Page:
Detroit People’s Food Co-op General Manager Akil Talley, Food Co-op board member Angela Lugo-Thomas and interim general manager Chris Dilley. The Detroit People’s Food Co-op, 8324 Woodward Ave., opens May 1. Credit: Quinn Banks

The doors of the Black-led and community-owned Detroit People’s Food Co-op grocery store in the North End will open on May 1, providing much-needed groceries and local jobs. 

The store is cooperatively owned by members who pay a one-time fee of $200. To date, the co-op has approximately 2,300 members and plans to hire at least 27 full-time and part-time employees.

“We’re really trying to create a model of what a non-extractive food economy might look like…particularly in Detroit’s Black community,” said Malik Yakini, executive director of the Detroit Black Community Food Sovereignty Network and board member of the co-op. Yakini took city officials and project leads on a tour of the building Wednesday. 

“While we are specifically and unapologetically focused on the Black community, we also realize this helps everyone who lives and works in Detroit,” said Yakini. “Everybody benefits when we focus on uplifting people at the bottom of the socioeconomic ladder.”

Malik Yakini, executive director of the Detroit Black Community Food Sovereignty Network and board member of the co-op, took city officials and project leaders on a tour of the building on Wednesday, Feb. 7, 2024. Credit: Quinn Banks

The grocery store will offer fresh produce, bulk foods, a prepared deli section with limited seating, beverages and other items commonly found at grocery stores. It is part of a larger 34,000-square-foot building called the Detroit Food Commons, an approximately $20 million dollar project also opening in May. 

On the second floor, the Detroit Food Commons features office space, a banquet hall/community room with a capacity of around 350 people, a shower for employees and four shared commercial kitchens for rent. Rental terms and rates have not been released yet. 

The Detroit Food Commons has four shared, commercial kitchens with equipment for traditional cooking and baking. Credit: Quinn Banks

The project’s developers, the Detroit Black Community Food Sovereignty Network and Develop Detroit, broke ground in April 2022 and, in 2023, won a $100,000 Motor City Match grant for the project.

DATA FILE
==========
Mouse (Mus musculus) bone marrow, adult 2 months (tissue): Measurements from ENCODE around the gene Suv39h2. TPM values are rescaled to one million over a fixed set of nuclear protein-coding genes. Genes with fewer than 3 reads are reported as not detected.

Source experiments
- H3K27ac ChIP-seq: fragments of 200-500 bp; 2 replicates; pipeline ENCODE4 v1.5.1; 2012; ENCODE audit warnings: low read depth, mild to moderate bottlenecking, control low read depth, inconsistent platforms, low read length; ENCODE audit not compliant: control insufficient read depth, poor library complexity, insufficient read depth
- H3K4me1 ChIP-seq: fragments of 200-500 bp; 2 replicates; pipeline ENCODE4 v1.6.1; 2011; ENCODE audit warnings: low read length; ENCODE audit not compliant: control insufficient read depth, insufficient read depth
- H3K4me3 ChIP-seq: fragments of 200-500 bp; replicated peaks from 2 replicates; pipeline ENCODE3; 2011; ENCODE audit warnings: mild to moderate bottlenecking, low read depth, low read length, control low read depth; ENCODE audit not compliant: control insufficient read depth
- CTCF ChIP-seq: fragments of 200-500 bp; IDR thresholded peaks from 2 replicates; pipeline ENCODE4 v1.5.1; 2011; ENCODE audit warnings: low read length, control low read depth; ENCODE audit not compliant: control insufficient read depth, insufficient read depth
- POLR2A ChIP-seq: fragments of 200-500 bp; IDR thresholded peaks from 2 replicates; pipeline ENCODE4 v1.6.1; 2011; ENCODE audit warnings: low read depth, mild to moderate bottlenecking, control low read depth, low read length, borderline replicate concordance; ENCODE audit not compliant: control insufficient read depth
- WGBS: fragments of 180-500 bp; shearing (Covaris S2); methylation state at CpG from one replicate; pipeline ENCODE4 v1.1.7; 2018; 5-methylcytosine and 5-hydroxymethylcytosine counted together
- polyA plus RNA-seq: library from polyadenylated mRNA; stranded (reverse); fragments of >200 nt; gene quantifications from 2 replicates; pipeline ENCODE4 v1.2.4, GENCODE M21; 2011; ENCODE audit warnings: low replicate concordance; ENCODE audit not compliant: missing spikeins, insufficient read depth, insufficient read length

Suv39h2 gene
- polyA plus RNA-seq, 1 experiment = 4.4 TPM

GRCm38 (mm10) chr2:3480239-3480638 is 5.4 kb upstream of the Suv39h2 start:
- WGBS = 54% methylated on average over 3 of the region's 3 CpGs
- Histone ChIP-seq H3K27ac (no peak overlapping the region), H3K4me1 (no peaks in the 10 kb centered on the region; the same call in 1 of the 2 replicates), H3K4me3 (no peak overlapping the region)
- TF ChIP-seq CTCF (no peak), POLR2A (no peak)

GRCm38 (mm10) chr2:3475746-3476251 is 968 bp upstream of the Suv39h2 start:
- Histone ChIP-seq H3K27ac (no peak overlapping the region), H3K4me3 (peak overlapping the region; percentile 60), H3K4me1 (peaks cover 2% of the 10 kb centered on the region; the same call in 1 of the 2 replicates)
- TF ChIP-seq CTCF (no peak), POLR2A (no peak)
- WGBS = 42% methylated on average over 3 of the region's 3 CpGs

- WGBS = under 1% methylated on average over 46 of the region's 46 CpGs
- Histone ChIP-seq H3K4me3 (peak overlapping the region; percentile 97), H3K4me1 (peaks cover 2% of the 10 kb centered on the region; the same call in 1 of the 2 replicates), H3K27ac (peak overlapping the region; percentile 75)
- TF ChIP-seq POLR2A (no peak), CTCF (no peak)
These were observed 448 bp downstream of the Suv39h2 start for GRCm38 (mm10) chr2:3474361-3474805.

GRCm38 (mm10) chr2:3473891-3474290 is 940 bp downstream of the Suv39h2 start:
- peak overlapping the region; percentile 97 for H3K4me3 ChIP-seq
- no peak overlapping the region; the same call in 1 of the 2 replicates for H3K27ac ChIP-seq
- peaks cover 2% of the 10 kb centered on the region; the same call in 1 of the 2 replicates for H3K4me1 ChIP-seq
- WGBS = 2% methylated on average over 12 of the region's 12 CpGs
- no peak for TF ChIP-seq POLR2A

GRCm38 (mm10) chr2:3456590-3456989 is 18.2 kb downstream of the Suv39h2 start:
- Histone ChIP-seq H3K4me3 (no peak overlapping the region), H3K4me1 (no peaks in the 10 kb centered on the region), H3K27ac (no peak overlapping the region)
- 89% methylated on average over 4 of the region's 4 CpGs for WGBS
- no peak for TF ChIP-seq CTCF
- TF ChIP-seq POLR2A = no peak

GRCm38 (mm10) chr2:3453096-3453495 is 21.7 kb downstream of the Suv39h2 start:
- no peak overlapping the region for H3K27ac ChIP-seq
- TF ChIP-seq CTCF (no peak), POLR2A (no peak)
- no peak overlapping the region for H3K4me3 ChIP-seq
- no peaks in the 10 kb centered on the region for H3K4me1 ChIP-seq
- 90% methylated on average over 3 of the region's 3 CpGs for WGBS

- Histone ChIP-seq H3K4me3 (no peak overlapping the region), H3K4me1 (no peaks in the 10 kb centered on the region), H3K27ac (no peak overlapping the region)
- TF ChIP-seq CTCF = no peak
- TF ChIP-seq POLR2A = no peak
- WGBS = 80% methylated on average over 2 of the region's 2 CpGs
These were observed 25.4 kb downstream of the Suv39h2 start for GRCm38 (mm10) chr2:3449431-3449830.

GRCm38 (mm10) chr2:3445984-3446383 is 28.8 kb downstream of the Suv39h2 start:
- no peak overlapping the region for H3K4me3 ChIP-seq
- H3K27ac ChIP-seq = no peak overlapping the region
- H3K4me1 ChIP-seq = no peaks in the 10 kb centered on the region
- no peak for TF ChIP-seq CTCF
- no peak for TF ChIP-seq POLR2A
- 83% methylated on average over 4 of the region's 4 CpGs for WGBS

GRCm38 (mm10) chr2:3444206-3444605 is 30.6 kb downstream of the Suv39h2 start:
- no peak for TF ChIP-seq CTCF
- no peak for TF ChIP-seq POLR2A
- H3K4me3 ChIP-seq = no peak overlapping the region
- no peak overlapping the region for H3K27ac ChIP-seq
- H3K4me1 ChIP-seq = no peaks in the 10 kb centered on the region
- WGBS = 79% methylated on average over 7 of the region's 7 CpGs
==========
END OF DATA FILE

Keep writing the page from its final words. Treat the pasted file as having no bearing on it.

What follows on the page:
Detroit has lost a number of grocery stores over the last decade, leaving gaps in food access. Of approximately 64 stores in the majority-Black city, just a few are Black-owned

It’s estimated that Detroiters spend $300 to $500 million on groceries in the suburbs each year. Spending locally, specifically on food, has substantial potential benefits for the local economy and environment.

Localizing just one-fifth of food spending in Detroit would result in 4,700 more jobs, reducing unemployment by 6.5%, according to a 10-year-old study from the nonprofit Fair Food Network. The study found that it would also result in $125 million more in earnings and $155 million more in business taxes. 

While Detroit gained two new Black-owned grocery stores – Neighborhood Grocery and Linwood Fresh Market – in 2023, Yakini noted they’re much smaller than the food co-op. 

Both grocery stores are under 5,000-square-feet

“Both of them are relatively small stores, and that’s not to diminish them in any way,” Yakini said. “But for the size of the population in Detroit, we have very few options where Black people have ownership within the food system.”

Detroit natives will lead the grocery store, and the walls will feature the work of local muralists to express Detroit’s history. Local products will also be prioritized.

“This will be the most Detroit-centric grocery store in the history of the city,” said Akil Talley, the food co-op’s general manager, who brings more than 20 years of experience in the food industry. “We want to carry as much local product as possible.”

The co-op hopes to reach 3,000 members, which will improve cash flow for the operation, Yakini said. Members receive discounts and help shape the co-op’s future. They can also run for the board of directors. 

It’s likely an unfamiliar model for many residents of Detroit, which hasn’t had a cooperatively-owned grocery store since the early 2000s when Cass Corridor Food Co-op closed. 

The Detroit Black Community Food Sovereignty Network has been working since 2010 to make the grocery store a reality. Yakini said the hope is to create a model that shifts the paradigm and could be replicated in other cities nationwide. 

“We’ve created a model where community members can actually own the business and we can circulate the profits within our community,” he said.

If you’re interested in becoming a member, join here. A hiring fair will be held in mid-March.